The final evening of Emerging Artists Theatre’s Fall EATFest features an interesting mix of plays, both in terms of style and content.
In Forgetting to Remember by Greg Kalleres, Canice (Greg Homison) wakes up to find his young wife, Willa (Rebecca Hoodwin), and baby, Max (Michael Cuomo), have suddenly aged overnight. Of course, they haven’t really; he has simply forgotten the last twenty years. As Willa and Max try to fill him in on how his youthful hopes and dreams crumbled over the years, they realize that they’ve forgotten parts as well.
Kalleres’s play is meant as a wake-up call; pay attention to your life or you risk finding yourself at the end of it with no memories. While it is interesting, the production is somewhat rough. The actors seem to have timing issues; sections of the play that should be fast-paced seem choppy, as though they were slightly missing each other’s cues. Whether it can be blamed on opening night jitters or a lack of attention to detail on the part of director Ian Streicher, it distracts from what could have been a much stronger production.
Sick, by Bekah Brunstetter, follows two girls, one of whom had an unsafe sexual experience on her birthday, who go to a clinic for HIV tests. While they sit in the waiting room they remember some of their sexual encounters, good and bad, watch some really bad safe sex Public Service Announcements, and generally try to keep each other upbeat. The play is well-written, though somewhat predictable. Brunstetter has a gift for realistic dialogue, as well as a talent for parodying those horrible 1980s PSA’s, so even if you know where the play is going, it’s fun to watch her characters take it there. As the two young women, Enid Cortes and Jess Philips do a good job, though Cortes is occasionally hard to hear. Playing all the minor characters are Matthew A.J. Gregory, William Jackson Harper, Jeffrey Parrillo and Stacy Mayer. Mayer, in particular, is outstanding in the PSA’s.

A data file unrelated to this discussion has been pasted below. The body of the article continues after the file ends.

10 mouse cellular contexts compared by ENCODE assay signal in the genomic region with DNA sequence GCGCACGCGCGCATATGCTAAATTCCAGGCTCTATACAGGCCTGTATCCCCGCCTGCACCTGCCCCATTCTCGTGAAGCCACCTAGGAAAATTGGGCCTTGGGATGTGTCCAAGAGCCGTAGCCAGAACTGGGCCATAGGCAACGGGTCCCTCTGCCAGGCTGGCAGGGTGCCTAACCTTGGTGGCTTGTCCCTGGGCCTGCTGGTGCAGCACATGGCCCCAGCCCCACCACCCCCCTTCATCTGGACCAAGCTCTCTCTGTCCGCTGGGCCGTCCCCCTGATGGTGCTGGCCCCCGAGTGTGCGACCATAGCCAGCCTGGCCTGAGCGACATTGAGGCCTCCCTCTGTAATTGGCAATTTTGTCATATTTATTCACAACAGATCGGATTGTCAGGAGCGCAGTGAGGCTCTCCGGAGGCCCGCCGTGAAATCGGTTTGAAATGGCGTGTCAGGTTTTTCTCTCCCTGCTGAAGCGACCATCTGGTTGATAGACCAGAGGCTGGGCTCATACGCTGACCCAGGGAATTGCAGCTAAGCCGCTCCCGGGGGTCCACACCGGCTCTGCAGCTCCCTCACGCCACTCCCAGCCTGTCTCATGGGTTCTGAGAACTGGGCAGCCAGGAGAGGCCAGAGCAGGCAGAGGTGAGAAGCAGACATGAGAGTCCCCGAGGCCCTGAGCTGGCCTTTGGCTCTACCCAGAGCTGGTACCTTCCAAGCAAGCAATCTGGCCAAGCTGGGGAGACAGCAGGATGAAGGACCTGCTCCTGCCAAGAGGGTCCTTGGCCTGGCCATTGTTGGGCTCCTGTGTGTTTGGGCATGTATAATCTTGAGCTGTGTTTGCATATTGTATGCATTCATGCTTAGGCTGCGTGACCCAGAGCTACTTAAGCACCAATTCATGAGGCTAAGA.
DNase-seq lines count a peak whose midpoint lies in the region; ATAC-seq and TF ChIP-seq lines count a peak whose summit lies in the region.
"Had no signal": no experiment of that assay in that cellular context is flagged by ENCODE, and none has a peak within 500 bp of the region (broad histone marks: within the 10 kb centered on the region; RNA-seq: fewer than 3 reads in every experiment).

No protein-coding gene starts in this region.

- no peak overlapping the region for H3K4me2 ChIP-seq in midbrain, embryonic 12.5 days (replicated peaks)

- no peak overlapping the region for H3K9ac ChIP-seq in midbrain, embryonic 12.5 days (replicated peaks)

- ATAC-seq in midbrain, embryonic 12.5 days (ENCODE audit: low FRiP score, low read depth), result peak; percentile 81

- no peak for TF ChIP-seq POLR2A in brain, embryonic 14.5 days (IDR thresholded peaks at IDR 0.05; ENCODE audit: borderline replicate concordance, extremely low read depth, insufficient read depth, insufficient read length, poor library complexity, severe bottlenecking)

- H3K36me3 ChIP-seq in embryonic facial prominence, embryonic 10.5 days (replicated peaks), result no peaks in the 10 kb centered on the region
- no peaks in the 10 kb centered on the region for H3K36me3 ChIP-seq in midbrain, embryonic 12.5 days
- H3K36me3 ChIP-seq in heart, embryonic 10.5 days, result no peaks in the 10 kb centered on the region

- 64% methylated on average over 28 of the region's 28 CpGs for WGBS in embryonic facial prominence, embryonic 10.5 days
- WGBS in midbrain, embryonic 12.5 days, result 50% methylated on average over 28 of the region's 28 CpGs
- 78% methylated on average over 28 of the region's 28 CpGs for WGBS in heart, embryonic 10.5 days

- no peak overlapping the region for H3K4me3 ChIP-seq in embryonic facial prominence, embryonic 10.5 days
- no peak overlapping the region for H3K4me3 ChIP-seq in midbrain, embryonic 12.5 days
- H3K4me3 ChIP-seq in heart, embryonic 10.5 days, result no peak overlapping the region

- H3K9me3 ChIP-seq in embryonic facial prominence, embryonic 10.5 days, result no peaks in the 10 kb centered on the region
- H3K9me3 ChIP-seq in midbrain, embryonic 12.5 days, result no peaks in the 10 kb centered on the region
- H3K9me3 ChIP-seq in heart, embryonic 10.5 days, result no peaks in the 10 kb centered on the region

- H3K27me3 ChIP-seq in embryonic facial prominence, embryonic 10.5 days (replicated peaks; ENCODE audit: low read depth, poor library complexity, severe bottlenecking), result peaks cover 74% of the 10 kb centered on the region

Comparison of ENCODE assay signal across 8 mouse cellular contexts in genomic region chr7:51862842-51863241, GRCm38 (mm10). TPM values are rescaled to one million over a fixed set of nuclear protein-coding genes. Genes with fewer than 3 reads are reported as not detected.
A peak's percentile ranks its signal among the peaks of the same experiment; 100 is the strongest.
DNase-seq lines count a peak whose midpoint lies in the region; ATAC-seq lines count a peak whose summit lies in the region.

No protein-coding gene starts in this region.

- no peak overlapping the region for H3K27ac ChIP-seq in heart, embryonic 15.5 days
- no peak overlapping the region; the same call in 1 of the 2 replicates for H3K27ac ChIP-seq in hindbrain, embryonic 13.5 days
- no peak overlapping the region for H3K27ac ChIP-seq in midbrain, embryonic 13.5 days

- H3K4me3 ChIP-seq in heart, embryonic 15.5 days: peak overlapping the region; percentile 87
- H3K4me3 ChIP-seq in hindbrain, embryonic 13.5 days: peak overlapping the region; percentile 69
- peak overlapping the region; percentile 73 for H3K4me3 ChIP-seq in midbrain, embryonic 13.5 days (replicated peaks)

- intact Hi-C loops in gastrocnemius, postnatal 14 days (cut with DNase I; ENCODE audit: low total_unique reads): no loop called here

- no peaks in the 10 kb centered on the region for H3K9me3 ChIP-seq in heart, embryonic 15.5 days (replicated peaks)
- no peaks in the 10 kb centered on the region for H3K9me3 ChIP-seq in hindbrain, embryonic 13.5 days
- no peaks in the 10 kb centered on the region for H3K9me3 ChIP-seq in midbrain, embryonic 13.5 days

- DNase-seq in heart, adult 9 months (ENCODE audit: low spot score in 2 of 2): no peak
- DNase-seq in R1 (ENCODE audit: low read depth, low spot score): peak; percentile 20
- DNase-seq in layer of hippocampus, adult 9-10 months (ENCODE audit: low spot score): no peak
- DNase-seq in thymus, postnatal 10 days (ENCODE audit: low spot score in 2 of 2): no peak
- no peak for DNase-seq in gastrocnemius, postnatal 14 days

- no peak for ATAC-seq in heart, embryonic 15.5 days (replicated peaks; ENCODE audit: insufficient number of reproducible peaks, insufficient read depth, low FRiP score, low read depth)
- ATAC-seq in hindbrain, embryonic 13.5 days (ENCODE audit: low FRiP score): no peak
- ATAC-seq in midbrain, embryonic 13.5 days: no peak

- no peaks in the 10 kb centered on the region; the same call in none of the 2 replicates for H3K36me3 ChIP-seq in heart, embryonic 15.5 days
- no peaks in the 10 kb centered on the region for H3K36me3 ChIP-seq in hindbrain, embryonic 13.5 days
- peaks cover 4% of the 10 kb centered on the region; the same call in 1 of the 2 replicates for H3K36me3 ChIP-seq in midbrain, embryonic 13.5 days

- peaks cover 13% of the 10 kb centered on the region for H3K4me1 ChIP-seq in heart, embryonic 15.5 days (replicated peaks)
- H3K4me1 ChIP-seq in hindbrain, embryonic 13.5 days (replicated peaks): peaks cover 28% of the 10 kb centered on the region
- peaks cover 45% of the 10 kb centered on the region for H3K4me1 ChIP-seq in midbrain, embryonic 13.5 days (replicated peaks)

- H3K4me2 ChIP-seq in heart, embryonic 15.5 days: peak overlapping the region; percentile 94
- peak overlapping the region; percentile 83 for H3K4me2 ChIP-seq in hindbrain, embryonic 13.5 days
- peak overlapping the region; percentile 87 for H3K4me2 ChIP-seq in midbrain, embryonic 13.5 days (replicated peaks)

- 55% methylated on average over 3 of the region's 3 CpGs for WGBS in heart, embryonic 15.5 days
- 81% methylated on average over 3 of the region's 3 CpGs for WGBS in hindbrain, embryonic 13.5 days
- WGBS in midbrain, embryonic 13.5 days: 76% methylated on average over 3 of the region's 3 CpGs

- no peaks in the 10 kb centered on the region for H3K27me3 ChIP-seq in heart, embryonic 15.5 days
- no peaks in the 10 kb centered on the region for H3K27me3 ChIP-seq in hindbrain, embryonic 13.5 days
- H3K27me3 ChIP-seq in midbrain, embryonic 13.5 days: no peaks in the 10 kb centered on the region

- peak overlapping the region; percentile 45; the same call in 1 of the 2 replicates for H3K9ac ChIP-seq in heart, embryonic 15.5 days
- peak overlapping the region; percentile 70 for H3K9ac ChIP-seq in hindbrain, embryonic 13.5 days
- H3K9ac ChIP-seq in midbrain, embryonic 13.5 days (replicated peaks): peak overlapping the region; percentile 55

Director Tzipora Kaplan makes some bold choices with Sick. Some of them work very nicely; having three actors play all the incidental characters, for instance. Others, such as the PSA’s interacting with the women, or having the women snap their fingers to start or stop each ‘memory/dream’ sequence, were more annoying than effective. However, EATFest has always been an opportunity to try new things and Kaplan deserves credit for trying something different.
The third play of the evening is the most interesting of the four. Dealing with the death of a young girl by the shore, Our Lady of the Sea, by Aoise Stratford, tells the story from the point of view of her grieving father (Scott Klavan), her boyfriend (Matt Stapleton) and the troubled young man who killed her (Tim Seib). Though they rarely interact, the three actors do a marvelous job of handing each other the narrative as they walk through the girl’s last moments and deal with their own emotions. With outstanding acting and deftly directed by Troy Miller, Stratford’s evocative play is extremely moving.
Deciding to end the evening with a bang, Series C closes with the amusing Fit for Love by Rich Orloff. At the tail end of what has turned into the worst first date ever, Charlie (Brian Louis Hoffman) and Julie (Allyson Morgan) find themselves in the emergency room in need of someone who can help them, to put it nicely, become unstuck. With the help of a wise-cracking doctor (Marc Castle) and his nurse (Rebecca Hoodwin), they manage to separate and get closer at the same time. Hoffman and Morgan are wonderful, and completely unselfconscious, as the half-naked lovers caught in their awkward embrace. Castle, as the seen-it-all doctor, is hilarious. Director Chris Maring keeps the play moving at a brisk pace and helps squeeze out every drop of humor that Orloff’s play contains.
Once again Emerging Artists Theatre’s Fall EATFest delivers three evenings of new and exciting theatre with a little something for everyone. If you enjoy your theatre bite-sized, this is not to be missed.
Copyright 2006 Byrne Harrison
Return to Volume Thirteen, Number One Index
Return to Volume Thirteen Index
Return to Home Page